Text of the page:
How do you pinpoint all the trouble spots in your application’s code? Failure rate analysis can easily become a very tedious task. This post explains how I did it when I was still a developer (and why I never quite got the feeling that I was doing it right). And—SPOILER ALERT—I’ll tell you how I would (and you should) investigate trouble spots today.

Know your log files

When I was a developer I had to check log files to find out if the latest release triggered any errors in production. I checked the log files frequently following each new release and, if things went well, only infrequently thereafter. In hindsight, this was an inefficient approach, and possibly even a bit simple minded. But, hey, even though an early version of Logstash may have been available, I was struggling with introducing Maven into my projects back then, so it wasn’t until later that I found time to dig into Logstash.

Logstash to the rescue!

Logstash (and the ELK stack) made things much easier in that I no longer had to keep my eyes on the log files at all times. Instead, I had a nice looking dashboard that visualized all log errors. This was great because I then knew when to open a log file and analyze it. That was a huge improvement over having tail -f /var/log/yourstuff.log open all day. If you use Logstash, make sure you have it running on a decent machine—the ELK stack can be a real resource hog.

Although Logstash seemed to be (and may still be!?) state of the art when it comes to log file analysis, and it was a real improvement over manual checking of log files, there was something about our process that didn’t feel quite right. Note to self: “Read James Turnbull’s Logstash book.” This book probably has answers to all my Logstash questions.

Logstash visually notifies me whenever ERROR-level messages are logged, but to really nail down the major pain points in an application, I need to know which exceptions occur more often than the others. Our application wasn’t micro services-based back then, so we didn’t have individual services (and consequently no indiviual log files) for each application domain. This made it even harder for us to identify which exceptions were affecting which parts of our code.

I wouldn’t want to give up the option of looking into my log files. And I definitely wouldn’t want to give up my Logstash setup, as it makes working with log files much more convenient. Nonetheless, I don’t think that log files are the best approach to application-wide failure rate analysis.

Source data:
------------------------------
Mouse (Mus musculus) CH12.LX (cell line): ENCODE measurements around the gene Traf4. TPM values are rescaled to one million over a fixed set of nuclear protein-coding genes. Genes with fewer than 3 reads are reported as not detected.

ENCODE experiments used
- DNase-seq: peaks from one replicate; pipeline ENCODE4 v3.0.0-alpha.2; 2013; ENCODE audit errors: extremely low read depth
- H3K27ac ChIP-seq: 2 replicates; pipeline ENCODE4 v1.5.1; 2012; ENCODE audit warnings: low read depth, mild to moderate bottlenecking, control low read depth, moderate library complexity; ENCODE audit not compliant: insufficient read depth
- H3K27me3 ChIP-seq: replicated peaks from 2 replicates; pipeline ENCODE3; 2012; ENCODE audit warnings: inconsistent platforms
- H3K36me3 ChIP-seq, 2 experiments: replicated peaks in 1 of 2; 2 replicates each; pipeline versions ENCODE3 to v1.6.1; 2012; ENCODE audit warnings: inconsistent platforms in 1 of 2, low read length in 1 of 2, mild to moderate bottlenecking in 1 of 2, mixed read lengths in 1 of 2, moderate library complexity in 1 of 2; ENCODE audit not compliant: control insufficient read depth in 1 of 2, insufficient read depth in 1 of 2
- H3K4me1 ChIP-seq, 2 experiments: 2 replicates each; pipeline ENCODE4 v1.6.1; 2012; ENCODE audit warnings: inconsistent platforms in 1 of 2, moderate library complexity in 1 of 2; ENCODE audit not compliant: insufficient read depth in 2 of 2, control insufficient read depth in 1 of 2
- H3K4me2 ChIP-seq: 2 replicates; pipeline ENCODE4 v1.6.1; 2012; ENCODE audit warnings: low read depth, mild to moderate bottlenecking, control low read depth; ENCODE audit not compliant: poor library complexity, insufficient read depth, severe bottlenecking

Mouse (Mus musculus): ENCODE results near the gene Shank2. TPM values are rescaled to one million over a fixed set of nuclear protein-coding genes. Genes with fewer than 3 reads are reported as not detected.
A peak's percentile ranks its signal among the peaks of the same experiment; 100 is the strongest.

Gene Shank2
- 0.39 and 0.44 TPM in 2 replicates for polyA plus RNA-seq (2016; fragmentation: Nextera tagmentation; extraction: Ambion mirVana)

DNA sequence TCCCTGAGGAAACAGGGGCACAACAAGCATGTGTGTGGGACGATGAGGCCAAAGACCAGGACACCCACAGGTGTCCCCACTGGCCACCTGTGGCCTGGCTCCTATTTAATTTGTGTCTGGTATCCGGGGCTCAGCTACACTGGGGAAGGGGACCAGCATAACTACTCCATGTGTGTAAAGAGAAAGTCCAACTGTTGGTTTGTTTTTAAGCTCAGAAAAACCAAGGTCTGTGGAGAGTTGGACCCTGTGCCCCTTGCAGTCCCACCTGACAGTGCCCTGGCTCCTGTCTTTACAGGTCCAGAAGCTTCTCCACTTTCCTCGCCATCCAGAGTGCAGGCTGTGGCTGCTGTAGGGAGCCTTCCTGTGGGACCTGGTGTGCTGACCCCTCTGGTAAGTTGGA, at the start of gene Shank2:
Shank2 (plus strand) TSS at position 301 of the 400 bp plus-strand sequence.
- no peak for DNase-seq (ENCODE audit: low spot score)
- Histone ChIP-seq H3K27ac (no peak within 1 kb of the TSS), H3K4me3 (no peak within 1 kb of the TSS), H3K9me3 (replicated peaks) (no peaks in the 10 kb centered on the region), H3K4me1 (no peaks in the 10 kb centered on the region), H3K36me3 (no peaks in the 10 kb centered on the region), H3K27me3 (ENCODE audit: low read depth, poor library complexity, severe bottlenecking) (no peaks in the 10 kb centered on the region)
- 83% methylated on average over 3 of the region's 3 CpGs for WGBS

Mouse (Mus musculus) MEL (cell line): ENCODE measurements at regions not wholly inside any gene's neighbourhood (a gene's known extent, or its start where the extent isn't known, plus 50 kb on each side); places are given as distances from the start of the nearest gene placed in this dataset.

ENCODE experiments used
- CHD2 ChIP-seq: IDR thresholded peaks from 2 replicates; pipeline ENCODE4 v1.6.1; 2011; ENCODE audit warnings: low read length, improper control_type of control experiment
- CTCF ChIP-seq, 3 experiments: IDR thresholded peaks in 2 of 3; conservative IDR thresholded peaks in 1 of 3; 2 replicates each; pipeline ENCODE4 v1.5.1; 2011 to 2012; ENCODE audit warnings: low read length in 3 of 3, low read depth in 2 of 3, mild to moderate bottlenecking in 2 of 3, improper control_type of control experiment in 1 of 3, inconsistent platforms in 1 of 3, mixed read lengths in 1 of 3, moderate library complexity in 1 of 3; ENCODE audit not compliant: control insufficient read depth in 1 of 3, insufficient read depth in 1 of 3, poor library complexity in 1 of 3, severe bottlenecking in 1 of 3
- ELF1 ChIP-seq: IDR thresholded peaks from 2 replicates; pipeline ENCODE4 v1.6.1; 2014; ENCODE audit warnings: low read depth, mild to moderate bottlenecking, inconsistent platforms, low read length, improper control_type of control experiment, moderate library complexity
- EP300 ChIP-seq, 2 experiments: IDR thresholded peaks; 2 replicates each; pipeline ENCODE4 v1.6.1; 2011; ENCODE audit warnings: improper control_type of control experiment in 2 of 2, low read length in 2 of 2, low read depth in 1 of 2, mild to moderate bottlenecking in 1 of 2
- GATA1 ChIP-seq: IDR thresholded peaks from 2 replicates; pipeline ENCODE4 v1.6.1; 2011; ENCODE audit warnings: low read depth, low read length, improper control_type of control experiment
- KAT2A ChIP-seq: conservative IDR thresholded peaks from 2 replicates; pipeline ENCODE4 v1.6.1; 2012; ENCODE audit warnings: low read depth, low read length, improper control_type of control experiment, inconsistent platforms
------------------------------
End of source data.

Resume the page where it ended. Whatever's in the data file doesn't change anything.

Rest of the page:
If not log files, then what?

Ruxit offers a different approach to failure rate analysis. Ruxit doesn’t analyze service log files, it pulls exceptions directly from your application. With this approach writing log statements at the right time is no longer a pre-requisite for analyzing exceptions.

Service screen
The Ruxit service screen shots all relevant metrics

Plus, Ruxit groups exceptions and errors according to where they appear. If your application is built on the principles of micro services, you’ll see all this information on each service-level failure rate page.

HTTP 500 error screen
HTTP 500 error details include requesting URLs and stack traces

When performing failure analysis, Ruxit isn’t shy about sharing all the details with you. First, Ruxit shows you a list of all HTTP status codes. These may be client-side problems, like 404 errors, or server-side problems, like HTTP 500 errors.

When you select an error type, Ruxit lists all the requests that failed with that status code. This is pretty cool as it allows you to concentrate on one issue type at a time. My favorite feature is this: You can pick a request from the list and have Ruxit display the associated exception, the message, and the stacktrace of the problem. This is just like debugging an application from within your IDE, except you’re not debugging your application from within your IDE—you’re analyzing it in your browser!

HTTP 400
The most interesting thing about HTTP 400 errors is where the request came from

Selecting a broken link conveniently lists all the referring pages, which makes fixing broken links a breeze.

Get to know your failures

As I mentioned at the beginning of this post, I wouldn’t want to lose the option of looking into my log files, and I love having Logstash display all its fancy graphs and allowing me to filter for certain log lines. Logstash really is a great complement to Ruxit.

Log files are great when it comes to identifying user behavior and manually analyzing log statements. And Ruxit provides a great approach to the overall analysis of application exceptions.

Try Ruxit for free!

If you haven’t signed up for Ruxit yet, do it today. We offer an extended free trial period, no credit-card required. Then just sit back and watch your environment for a couple of days with Ruxit; it may uncover some surprises.